The artist’s ink from street to skin.

In the mid-1990s in the suburbs of Paris, the artist known as FUZI, along with the UV crew, pioneered a form of graffiti art that became known as Ignorant Style. "Ignorant" for its refusal to respect boundaries -- or even other graf writers, whom UV would bomb over without pause. Less a stylistic approach than "a state of mind," FUZI has said, it's about "not giving a fuck about others and creating without rules or restraints." 

Visually, FUZI's style was always distinctive: built from interlocking, strongly contoured figures, often with with comic emanations, recalling Keith Haring's graphic kinetics and the willful perversion of R. Crumb, or the attitude of West Coast rap littered with the iconography of prison tattoos. Actually, it was not long before the Ignorant Style made the transition into tattoos, and that soon became another field where FUZI made a distinctive mark.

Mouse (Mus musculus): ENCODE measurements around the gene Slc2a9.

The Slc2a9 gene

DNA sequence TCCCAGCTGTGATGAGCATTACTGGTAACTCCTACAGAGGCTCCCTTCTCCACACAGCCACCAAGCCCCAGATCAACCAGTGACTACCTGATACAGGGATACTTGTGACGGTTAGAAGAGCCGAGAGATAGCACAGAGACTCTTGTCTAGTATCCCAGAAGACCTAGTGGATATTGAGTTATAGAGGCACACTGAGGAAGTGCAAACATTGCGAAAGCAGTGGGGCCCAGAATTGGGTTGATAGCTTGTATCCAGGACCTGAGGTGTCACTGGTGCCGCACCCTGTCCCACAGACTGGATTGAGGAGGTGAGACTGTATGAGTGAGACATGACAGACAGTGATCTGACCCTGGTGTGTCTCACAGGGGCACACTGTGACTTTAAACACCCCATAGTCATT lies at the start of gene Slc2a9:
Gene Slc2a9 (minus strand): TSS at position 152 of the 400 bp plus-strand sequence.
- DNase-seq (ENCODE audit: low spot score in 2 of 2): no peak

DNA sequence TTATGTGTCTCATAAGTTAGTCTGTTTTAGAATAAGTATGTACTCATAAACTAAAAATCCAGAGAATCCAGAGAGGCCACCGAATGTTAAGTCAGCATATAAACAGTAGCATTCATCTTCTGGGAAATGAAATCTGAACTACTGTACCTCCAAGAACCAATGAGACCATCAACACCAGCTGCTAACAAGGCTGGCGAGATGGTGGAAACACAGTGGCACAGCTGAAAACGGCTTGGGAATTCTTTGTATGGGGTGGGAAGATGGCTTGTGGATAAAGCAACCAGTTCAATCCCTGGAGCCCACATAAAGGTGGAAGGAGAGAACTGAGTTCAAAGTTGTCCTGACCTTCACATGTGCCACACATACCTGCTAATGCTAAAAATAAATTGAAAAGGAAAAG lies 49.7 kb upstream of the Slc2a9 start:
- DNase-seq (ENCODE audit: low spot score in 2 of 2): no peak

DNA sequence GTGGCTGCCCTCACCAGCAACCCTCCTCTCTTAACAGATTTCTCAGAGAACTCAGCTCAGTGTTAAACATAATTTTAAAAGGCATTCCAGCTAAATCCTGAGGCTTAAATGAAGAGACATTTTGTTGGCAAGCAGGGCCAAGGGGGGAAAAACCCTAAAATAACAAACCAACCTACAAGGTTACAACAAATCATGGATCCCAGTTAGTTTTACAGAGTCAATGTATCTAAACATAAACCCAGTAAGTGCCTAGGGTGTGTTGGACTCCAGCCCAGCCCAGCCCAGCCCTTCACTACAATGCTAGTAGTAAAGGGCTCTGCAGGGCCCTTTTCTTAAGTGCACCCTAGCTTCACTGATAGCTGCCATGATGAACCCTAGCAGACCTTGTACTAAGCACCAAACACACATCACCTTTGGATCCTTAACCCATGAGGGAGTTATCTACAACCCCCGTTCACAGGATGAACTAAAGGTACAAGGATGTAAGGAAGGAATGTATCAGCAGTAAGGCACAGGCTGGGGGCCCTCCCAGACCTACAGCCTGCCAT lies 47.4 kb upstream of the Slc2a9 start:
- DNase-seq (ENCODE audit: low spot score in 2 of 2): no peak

Early FUZI marks — on the inside, outside of cars and and sliced into their upholstery — are recorded in Ma Ligne, a monograph of his early works from 1996-2001 on the train line Paris St-Lazare to a banlieue to the far west of Paris. Along with collections of his tattoo designs, his numerous productions include clothing screened with his signature designs, the comic book Por$ha Martini, and a surprisingly reserved green handmade book, Quartiers Gitans de Perpignan (Gypsy Neighborhoods of Perpignan), 2015, which assembles his photographs of vernacular wall art from Roma enclaves in Southwestern France.

"It's art and it's not so serious," Fuzi said. "It's only for life."

Images by Sam Nixon.

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